To some sentiments of the preceding extract we object, of course. Who shall presume to say that we cannot evangelize people, without first civilizing them ? Is not this denying the power of the Gospel, and the sufficiency of Divine grace?-If it be only meant to assert, that the attempt to civilize and to relieve immediate wants is to be used as subsidiary to the great object, to this we make no exception. Yet even this attempt, we think, is not so to be made, as to take off missionaries from their higher duties. In fact, we look not to civilization to introduce the Gospel, but to the Gospel to introduce civilization. In like manner, in recommending temporal relief for the Jews, we never meant to urge it as a necessary part of the process of evangelizing—but as a scriptural evidence of our zeal; as a way of shewing them that we seek their good, by tangible evidence, of a kind that they can understand. This we ought to do on the principle of humanity : but to save their souls, we have the Gospel of Jesus Christ, which can do its work, without the aid of colonization or temporal expedients,
We subjoin the beginning of the “Report.” This also seems to be written in a good spirit; and from all that we have been able to learn, we are disposed to take a hopeful view of the general plan and principles upon which the Missionary Society at Barmen is conducted. In looking for indications of a religious improvement in Germany, we must not take alarm, and give up the search in despair, the moment we meet with any thing which we cannot approve. When we find any thing good, let us not be afraid to call it good : hoping and praying for an amendment, wherever an amendment is yet needed.
“Of the inconceivably high honour, as well as spiritual but often unseen glory, of which we are made partakers as Christians, this forms a part, that we are made labourers together with God in the Gospel, ministers of God in the building up of the church of Christ
earth. And that this is in some measure
OUR case, that we wish it to be so entirely, our present assembly, our joyful songs, our adoring thanks bear witness. O that every one here present, who on such principles participates in this day's festival, might be able to take to himself that beautiful testimony of the Lord, 'FOR MY NAME's sake thou hast laboured, and hast not fainted.' O that none of us had to fear that chastising censure which immediately follows, .Nevertheless I have somewhat against thee, because thou hast left thy first love.' For if our charity fails in zeal for the due extension of the kingdom of God, we are already in a culpable state, and need earnest repentance. Hence it is added, by the Lord himself, Remember therefore from whence thou art fallen, and repent, and do the first works ; or else I will come unto thee quickly, and will remove thy candlestick out of his place, except thou repent.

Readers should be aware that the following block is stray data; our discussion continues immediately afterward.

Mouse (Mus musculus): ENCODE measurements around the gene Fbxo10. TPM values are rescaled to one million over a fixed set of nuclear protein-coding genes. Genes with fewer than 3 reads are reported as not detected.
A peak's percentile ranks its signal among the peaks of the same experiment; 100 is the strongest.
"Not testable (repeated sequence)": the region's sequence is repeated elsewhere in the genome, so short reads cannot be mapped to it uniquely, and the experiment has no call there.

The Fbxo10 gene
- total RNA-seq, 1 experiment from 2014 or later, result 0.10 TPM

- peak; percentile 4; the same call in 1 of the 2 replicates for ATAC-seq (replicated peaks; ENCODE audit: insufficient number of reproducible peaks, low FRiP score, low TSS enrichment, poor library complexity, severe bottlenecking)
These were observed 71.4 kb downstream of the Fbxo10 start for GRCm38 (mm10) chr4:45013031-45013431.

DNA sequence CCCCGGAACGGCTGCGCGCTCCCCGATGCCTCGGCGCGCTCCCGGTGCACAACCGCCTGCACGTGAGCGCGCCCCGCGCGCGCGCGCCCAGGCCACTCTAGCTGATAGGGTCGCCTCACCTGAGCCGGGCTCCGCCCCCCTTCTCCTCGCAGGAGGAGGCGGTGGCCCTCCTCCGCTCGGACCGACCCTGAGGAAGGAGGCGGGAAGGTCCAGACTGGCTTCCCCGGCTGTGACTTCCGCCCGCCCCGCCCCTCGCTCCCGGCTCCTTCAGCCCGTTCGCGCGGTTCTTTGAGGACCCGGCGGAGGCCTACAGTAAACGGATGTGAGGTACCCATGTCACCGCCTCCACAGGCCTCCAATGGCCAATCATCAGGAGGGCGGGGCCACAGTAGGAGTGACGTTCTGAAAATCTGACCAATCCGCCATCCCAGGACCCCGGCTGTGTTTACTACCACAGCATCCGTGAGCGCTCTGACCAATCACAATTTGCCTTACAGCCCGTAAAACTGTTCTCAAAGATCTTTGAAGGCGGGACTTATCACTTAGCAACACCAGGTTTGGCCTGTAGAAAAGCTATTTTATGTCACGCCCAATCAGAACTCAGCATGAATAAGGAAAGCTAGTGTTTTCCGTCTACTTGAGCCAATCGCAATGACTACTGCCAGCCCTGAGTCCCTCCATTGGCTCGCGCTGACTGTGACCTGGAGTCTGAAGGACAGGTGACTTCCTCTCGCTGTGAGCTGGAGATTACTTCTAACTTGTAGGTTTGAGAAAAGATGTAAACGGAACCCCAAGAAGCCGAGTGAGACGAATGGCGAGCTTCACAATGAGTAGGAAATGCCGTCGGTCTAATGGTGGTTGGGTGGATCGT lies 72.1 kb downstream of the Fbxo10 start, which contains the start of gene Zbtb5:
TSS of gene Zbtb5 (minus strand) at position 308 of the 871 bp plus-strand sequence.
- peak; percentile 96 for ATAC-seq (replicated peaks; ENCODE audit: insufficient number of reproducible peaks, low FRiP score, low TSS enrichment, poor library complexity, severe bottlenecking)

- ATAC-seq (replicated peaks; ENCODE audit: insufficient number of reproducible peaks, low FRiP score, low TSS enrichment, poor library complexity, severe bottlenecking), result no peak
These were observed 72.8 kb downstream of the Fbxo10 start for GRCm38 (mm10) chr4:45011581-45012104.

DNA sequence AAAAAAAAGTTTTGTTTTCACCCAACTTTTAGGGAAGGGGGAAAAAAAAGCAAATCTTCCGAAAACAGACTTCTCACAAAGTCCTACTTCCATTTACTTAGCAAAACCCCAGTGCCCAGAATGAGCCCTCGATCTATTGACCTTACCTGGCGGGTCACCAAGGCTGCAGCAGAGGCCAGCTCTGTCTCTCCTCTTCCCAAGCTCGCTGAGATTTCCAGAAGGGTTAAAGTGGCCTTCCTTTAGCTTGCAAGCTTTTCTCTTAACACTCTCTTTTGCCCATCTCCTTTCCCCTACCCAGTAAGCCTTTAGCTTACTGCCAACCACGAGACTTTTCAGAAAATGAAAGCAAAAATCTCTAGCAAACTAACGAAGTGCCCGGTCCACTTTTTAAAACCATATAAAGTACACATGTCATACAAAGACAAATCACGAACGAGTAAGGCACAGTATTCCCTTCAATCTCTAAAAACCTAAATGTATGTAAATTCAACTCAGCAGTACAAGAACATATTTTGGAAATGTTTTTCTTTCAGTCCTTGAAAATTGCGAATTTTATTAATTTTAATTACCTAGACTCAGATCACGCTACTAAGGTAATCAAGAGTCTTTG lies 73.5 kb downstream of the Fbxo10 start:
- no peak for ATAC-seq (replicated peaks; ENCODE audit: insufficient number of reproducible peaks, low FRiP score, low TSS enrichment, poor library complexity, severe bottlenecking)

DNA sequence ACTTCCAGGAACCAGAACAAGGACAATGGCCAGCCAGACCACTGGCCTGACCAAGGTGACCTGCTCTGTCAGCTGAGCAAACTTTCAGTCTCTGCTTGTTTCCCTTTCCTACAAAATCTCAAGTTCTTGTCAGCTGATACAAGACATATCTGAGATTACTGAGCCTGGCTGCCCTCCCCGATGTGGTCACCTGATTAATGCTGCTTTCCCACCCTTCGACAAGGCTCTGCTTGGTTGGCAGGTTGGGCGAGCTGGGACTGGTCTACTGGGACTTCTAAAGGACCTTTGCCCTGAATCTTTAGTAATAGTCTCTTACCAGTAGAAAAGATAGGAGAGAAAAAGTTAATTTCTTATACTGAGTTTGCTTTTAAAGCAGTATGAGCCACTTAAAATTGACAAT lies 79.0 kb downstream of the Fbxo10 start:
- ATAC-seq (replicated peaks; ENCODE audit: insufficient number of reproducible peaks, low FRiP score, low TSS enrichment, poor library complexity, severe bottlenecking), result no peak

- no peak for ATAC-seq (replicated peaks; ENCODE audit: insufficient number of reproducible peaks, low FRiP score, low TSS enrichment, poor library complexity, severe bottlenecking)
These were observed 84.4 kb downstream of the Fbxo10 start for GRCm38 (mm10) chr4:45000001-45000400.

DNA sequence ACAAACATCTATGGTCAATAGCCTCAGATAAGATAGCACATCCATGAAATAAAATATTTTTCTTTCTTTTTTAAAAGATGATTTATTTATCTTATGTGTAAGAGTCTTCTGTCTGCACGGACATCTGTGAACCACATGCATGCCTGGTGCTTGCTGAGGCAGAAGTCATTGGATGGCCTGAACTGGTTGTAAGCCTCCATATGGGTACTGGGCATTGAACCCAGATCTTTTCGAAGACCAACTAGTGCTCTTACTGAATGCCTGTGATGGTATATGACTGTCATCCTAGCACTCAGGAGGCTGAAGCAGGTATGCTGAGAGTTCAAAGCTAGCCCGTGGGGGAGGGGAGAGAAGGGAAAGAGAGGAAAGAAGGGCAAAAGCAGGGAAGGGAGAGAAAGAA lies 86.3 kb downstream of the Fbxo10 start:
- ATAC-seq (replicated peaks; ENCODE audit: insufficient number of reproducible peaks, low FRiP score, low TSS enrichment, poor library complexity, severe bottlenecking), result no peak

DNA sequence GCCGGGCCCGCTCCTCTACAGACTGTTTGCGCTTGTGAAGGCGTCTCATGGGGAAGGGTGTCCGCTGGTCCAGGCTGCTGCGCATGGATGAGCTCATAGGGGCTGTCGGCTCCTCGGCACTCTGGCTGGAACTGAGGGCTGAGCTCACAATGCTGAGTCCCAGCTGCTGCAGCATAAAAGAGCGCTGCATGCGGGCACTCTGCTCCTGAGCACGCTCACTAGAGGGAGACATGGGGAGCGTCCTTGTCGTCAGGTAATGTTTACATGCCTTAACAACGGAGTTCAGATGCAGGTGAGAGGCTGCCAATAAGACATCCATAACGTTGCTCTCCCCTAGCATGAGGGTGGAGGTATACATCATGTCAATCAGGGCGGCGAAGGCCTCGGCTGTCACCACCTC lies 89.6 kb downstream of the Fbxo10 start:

In the interest which we feel, with respect to the religious state of the Continent, we believe that we are by no means singular, Not contented with reading books, we have wished to obtain all possible information by word of mouth; and therefore have made a point of gathering the opinions of religious friends, coming from the Continent, as often as opportunities presented themselves. Those who appeared the most judicious have generally spoken with the greatest caution; and when they have spoken favourably, it has been with many limitations. A friend, in whose judgment we are disposed to place confidence, lately observed to us, that a great distinction should be made between Germany and Holland. In Germany, he conceives, there has been a gradual though slow improvement, for the last five-andtwenty years ; previous to which, the case was at its worst. In Holland, he thinks, matters are as bad now, as they were in Germany twenty-five years ago; and that, with scarcely any general indications of improvement. This representation we are disposed to think correct.
In speaking, however, of an improvement in Germany, we must explain what we mean. Some Continental infidels have of late adopted a more subdued tone of unbelief, a sort of modified blasphemy. We see little of improvement in this, As to their own state, it is probably much what it was before. As to the public, they are more dangerous characters than ever. The public will not buy their books—for it is all a matter of money with these wretches—the public will not buy their books, if they are so openly blasphemous, and therefore they retrench a little of what is worst, that they may just bring them within the pale of the market : exactly as many traders in religion amongst ourselves shew a little of their infidelity, but dare not shew it all, lest
VOL. 111.-NO. III.